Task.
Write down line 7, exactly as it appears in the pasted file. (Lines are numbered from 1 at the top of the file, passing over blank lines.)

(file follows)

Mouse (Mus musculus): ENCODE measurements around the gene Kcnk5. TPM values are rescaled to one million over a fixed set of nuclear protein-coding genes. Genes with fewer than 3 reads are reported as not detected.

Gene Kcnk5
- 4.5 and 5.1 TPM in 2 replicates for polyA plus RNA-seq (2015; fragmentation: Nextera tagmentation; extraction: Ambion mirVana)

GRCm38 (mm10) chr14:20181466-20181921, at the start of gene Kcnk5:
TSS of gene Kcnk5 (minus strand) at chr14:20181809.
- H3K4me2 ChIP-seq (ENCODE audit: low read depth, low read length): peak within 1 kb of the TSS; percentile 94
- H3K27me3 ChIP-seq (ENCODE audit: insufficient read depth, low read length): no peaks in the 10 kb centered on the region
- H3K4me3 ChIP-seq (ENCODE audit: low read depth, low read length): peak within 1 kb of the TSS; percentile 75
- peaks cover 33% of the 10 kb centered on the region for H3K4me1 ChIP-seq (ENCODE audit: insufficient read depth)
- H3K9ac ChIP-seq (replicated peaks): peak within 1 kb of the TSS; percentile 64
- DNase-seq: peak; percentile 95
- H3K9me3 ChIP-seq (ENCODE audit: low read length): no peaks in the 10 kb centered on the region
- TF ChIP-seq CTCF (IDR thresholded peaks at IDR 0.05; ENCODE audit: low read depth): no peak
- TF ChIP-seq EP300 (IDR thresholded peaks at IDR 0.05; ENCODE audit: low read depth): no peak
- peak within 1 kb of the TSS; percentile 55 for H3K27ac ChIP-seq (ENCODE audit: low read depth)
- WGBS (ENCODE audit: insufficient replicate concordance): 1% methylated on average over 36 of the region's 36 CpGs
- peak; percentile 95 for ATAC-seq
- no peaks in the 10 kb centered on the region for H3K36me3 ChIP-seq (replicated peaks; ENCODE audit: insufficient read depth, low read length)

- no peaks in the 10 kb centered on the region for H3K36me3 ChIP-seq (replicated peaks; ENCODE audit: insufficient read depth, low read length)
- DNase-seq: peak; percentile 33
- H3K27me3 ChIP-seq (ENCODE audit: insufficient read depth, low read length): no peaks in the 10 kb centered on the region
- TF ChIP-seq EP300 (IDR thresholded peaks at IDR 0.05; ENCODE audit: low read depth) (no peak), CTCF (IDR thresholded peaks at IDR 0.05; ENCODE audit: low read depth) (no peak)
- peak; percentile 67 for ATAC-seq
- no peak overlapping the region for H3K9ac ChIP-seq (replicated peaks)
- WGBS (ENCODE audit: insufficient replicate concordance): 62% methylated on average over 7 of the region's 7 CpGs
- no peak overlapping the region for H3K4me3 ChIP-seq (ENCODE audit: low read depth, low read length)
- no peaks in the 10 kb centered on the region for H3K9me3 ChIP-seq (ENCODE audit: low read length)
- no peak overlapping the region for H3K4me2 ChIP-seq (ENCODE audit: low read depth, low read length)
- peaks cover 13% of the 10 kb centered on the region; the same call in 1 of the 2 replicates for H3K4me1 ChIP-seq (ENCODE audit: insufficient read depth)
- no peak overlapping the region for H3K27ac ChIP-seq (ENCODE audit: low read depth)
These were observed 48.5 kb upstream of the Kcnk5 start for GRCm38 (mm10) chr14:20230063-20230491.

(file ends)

- H3K27me3 ChIP-seq (ENCODE audit: insufficient read depth, low read length): no peaks in the 10 kb centered on the region